Genetic Diversity, Specific Combining Ability, and Heterosis in Tropical Maize under Stress and Nonstress Environments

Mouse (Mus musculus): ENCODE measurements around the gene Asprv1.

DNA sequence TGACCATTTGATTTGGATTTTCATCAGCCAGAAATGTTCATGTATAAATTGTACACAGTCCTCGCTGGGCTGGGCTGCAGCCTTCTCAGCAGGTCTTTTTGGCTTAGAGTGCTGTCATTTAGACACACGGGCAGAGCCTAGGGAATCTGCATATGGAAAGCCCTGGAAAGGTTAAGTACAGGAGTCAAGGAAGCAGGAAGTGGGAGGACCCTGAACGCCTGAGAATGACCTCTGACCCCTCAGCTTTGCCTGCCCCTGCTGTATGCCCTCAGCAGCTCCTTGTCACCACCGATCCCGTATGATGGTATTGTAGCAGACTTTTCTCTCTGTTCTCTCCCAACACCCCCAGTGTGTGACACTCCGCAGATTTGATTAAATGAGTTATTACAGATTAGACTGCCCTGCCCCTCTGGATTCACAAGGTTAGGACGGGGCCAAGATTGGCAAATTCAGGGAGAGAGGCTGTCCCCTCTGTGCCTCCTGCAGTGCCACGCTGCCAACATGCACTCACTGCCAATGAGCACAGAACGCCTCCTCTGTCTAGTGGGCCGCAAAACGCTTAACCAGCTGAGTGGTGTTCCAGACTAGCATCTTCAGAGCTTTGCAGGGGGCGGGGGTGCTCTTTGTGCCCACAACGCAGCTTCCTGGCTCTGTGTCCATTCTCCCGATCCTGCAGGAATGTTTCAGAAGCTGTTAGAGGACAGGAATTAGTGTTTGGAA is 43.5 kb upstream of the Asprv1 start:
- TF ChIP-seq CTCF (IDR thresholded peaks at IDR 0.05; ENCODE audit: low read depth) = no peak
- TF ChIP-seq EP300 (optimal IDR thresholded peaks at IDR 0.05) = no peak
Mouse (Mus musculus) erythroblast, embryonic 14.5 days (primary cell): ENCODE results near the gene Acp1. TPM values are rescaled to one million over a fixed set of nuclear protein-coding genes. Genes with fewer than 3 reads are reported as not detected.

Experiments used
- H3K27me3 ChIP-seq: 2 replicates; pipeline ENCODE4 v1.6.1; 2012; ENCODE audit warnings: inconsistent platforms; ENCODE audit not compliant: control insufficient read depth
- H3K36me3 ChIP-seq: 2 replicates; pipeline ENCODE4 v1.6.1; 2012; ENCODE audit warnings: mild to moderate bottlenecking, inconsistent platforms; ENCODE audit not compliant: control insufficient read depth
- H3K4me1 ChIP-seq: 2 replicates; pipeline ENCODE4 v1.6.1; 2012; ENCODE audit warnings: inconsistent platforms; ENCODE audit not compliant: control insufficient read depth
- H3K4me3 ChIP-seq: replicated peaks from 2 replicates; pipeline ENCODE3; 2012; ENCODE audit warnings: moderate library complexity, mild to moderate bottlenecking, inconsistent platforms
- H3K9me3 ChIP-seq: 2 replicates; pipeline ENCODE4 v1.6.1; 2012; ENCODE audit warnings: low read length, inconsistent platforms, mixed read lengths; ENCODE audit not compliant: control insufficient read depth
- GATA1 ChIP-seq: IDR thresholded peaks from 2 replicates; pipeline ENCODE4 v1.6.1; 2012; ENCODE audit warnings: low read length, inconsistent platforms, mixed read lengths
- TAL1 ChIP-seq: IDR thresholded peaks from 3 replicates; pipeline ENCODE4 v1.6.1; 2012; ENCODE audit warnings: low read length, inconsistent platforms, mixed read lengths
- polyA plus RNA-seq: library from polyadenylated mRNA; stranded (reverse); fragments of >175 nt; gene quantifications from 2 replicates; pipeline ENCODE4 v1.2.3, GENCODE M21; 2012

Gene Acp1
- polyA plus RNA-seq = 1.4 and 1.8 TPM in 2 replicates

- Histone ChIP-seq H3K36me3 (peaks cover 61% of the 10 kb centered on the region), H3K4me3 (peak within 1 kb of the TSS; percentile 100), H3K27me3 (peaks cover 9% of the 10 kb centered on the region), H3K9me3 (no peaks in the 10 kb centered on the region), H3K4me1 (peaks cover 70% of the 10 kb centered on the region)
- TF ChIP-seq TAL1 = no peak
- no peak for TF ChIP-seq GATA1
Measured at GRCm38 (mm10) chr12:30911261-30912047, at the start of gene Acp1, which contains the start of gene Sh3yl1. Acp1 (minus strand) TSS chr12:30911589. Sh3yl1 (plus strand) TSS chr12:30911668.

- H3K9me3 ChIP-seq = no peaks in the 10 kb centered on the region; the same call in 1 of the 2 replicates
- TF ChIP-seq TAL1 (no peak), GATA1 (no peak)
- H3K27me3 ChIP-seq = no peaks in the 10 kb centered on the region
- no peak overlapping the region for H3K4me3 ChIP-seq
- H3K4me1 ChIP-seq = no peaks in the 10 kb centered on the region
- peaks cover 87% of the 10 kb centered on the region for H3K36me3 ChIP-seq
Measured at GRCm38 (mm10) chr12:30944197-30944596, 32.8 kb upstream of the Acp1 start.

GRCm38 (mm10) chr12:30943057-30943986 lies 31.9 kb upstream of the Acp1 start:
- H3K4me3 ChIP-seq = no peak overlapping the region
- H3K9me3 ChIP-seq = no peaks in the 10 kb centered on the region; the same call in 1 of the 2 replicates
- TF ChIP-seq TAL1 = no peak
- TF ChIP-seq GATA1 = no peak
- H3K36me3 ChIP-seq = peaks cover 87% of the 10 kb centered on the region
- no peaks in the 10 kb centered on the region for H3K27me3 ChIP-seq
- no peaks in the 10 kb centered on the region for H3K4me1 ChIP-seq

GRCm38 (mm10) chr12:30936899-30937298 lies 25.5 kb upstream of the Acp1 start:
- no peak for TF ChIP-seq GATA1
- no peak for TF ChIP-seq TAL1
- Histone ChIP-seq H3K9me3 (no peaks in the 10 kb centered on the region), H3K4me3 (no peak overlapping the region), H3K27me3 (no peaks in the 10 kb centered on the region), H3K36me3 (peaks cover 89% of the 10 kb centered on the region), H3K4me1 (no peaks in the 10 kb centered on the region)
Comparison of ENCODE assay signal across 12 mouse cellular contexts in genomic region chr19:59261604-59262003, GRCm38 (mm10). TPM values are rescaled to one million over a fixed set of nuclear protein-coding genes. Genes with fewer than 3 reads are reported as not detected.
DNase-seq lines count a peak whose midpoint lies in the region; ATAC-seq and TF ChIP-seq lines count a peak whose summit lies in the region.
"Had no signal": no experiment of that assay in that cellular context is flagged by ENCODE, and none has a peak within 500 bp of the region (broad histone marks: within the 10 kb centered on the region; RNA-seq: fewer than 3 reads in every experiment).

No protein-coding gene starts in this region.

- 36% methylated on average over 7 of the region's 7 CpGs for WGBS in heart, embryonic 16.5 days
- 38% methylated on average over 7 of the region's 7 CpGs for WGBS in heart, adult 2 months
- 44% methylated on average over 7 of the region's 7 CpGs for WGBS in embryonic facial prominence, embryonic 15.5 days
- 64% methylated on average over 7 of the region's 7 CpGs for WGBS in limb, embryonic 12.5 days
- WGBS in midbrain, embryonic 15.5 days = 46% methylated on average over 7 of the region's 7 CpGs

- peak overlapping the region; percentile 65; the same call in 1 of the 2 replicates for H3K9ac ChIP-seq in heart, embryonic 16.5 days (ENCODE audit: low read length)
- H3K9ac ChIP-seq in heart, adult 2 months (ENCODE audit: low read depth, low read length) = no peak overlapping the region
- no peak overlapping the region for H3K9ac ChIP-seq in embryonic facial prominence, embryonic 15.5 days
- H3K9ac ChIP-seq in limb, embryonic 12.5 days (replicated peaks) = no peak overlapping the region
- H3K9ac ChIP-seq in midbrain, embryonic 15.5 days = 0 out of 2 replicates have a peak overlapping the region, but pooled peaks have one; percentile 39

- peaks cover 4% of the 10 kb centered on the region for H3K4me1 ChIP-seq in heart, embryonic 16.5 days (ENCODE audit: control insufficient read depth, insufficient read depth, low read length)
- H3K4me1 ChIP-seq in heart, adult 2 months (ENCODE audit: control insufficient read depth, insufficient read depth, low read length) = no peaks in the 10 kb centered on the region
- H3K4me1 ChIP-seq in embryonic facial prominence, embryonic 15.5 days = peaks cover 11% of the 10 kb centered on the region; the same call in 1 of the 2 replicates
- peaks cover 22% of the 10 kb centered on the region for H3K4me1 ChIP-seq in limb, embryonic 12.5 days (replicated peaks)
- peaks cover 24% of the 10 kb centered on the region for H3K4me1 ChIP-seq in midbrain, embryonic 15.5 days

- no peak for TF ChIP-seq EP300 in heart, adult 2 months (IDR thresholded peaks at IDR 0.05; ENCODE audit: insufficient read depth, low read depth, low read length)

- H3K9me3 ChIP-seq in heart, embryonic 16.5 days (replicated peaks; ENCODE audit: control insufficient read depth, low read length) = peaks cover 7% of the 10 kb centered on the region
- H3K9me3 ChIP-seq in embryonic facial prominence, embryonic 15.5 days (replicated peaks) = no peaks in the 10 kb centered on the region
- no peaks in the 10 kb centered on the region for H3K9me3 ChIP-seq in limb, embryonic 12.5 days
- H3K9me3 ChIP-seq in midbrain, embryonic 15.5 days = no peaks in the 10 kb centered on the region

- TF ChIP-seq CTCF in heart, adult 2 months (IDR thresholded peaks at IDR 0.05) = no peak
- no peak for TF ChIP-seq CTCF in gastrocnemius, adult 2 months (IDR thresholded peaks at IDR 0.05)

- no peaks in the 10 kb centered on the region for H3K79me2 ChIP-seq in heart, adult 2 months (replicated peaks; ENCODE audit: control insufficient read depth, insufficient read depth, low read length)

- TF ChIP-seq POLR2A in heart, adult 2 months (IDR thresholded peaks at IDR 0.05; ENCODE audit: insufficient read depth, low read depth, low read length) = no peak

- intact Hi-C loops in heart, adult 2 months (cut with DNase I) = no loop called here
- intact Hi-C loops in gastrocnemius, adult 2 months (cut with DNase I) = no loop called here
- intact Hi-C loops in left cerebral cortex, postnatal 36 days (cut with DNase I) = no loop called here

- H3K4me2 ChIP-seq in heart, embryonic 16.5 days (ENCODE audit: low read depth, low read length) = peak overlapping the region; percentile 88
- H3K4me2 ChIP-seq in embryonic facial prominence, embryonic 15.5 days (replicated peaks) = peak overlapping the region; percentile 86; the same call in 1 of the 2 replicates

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Estimation of genetic diversity and distance among tropical maize (Zea mays L.) lines and the correlation between genetic distance (GD) and hybrid performance would determine breeding strategies, classify inbred lines, define heterotic groups, and predict future hybrid performance. The objectives of this study were to estimate (i) heterosis and specific combining ability (SCA) for grain yield under stress and non-stress environments; (ii) genetic diversity for restriction fragment length polymorphisms (RFLPs) within a set of tropical lines; (iii) GD and classify the lines according to their GD; and (iv) correlation between the GD and hybrid performance, heterosis, and SCA. Seventeen lowland, white tropical inbred lines were represented in a diallel study. Inbred lines and hybrids were evaluated in 12 stress and nonstress environments. The expression of heterosis was greater under drought stress and smaller under low N environments than under nonstress environments. A set of DNA markers identifying 81 loci was used to fingerprint the 17 lines. The level of genetic diversity was high, with 4.65 alleles/locus and polymorphism information content (PIC) values ranging from 0.11 to 0.82. Genomic regions with quantitative trait loci (QTL) for drought tolerance previously identified showed lower genetic diversity. Genetic distance based on RFLP marker data classified the inbred lines in accordance with their pedigree. Positive correlation was found between GD and F, performance (F-1), SCA, midparent heterosis (MPH) and high-parent heterosis (HPH). Specific combining ability had the strongest correlation with GD. Environment significantly affected the correlations between F-1, SCA, MPH, and HPH, with lower values of GD revealed in the more stressed conditions.
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